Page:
Learn to install, troubleshoot and program industrial devices used in automation systems in an 8 month, hands-on program aimed at preparing you for a range of industrial technician related professions.

8 Months

PM Classes

Part-Campus, Part-Online

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Request More Info

Submit form for more program information.

We Respect Your Privacy

Information submitted on this form is sent to the SCIT Admissions Department and is not shared with any third parties.


Program Overview

The Industrial Automation Technology program is an accelerated 8 month training program for students to learn how to install, troubleshoot and program various industrial and electromechanical devices commonly used for automation systems and manufacturing processes. The program also introduces students to the National Electrical Code (NEC) and how it applies to the installation of electrical devices. Students learn electrical installation, advanced electric motor control, advanced programmable logic controller (PLC) programming and troubleshooting, and pneumatics through a combination of lecture and extensive hands-on lab work. Students may choose to complete this program alongside the General Electrician program to gain broader knowledge and skillsets that include applications of the NEC as it relates to residential and commercial electrical installation.

The program is composed of 7, 5-week modules (8 months total). Courses are offered either during morning hours or evening hours with most courses scheduled between Mondays-Thursdays*. Morning hours start at 8am and evening hours start at 5pm. For details and start dates, please contact the Admissions Office or request for information.

The Industrial Automation Technology program is offered in the following formats:

Some courses are offered on-campus (in-person) whereas others are offered online. Courses containing substantial hands-on labs are generally those offered on-campus utilizing SCIT’s instructional lab facilities.

* Some courses may have a Friday session.

Industrial Automation Program Curriculum

The program's curriculum is designed for students to build their knowledge and skills toward entering technician related roles within industrial automation or related fields. Students begin with principles of electricity and then move toward learning foundational concepts of the National Electrical Code (NEC). Students then move toward an extended training of electric motor control and advanced programmable logic controller (PLC) programming involving PLC5000. Students are also introduced to pneumatic devices and their integration with other automation tools such as the PLC.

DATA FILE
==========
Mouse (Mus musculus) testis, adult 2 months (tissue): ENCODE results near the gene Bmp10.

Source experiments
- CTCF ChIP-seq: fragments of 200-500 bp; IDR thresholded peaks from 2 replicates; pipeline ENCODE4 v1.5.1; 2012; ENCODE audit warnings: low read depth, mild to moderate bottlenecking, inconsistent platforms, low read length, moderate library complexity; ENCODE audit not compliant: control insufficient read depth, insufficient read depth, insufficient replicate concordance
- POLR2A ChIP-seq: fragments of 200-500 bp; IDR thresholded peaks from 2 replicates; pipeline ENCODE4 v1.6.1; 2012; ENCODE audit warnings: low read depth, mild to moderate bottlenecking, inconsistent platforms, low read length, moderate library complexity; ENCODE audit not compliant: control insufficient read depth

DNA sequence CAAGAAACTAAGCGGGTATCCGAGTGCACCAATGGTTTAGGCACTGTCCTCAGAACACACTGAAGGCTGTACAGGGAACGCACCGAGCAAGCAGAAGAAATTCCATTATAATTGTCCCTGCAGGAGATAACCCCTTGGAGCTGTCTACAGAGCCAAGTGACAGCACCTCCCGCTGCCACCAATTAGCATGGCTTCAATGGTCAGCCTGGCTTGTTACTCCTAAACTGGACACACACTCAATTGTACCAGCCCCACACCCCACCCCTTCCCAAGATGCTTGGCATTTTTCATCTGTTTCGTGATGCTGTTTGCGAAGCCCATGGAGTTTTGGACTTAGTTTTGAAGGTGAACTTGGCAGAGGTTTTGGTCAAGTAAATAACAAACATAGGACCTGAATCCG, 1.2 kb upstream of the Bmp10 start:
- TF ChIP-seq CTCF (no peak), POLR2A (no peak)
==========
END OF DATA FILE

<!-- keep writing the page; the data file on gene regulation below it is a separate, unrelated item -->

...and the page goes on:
Click on the course topics below to learn more. Please refer to the catalog for a detailed list of course codes, titles and units.

Students learn about basic electrical theory and electronic circuits. Topics include: AC/DC concepts, circuit elements and analysis, semiconductor electronic concepts, digital electronic concepts, op-amps, and more. Students work on multiple electronic projects that reinforce concepts learned in the classroom.

Students learn how to read and interpret the National Electrical Code (NEC) as it relates to basic electrical installation. The electrical wiring knowledge and skillsets gained can be applied within industrial contexts, including such concepts as conduit bending with electrical metallic tubing (EMT), understanding the various wire ratings and properties, and much more.

Students learn electric motor installation and control techniques by completing multiple lab projects involving a variety of motor types used for different use cases depending on their properties. Electric motors play a vital role in many applications, including manufacturing lines, factories and elevator systems. There are various types of electric motors and control mechanisms to ensure proper operation of electric motors.

Programmable logic controllers (PLC's) are popular programmable instruments used to orchestrate a process involving electrical or electromechanical inputs and outputs. For example, one application of a PLC is traffic light control; a traffic light is normally controlled by a PLC whereby the inputs to the PLC device are the induction coils installed in the pavement at the intersections and the outputs are the traffic lights themselves. A program is uploaded into the PLC (usually a “ladder logic” based program) that carries out instructions based on the inputs feeding the PLC device.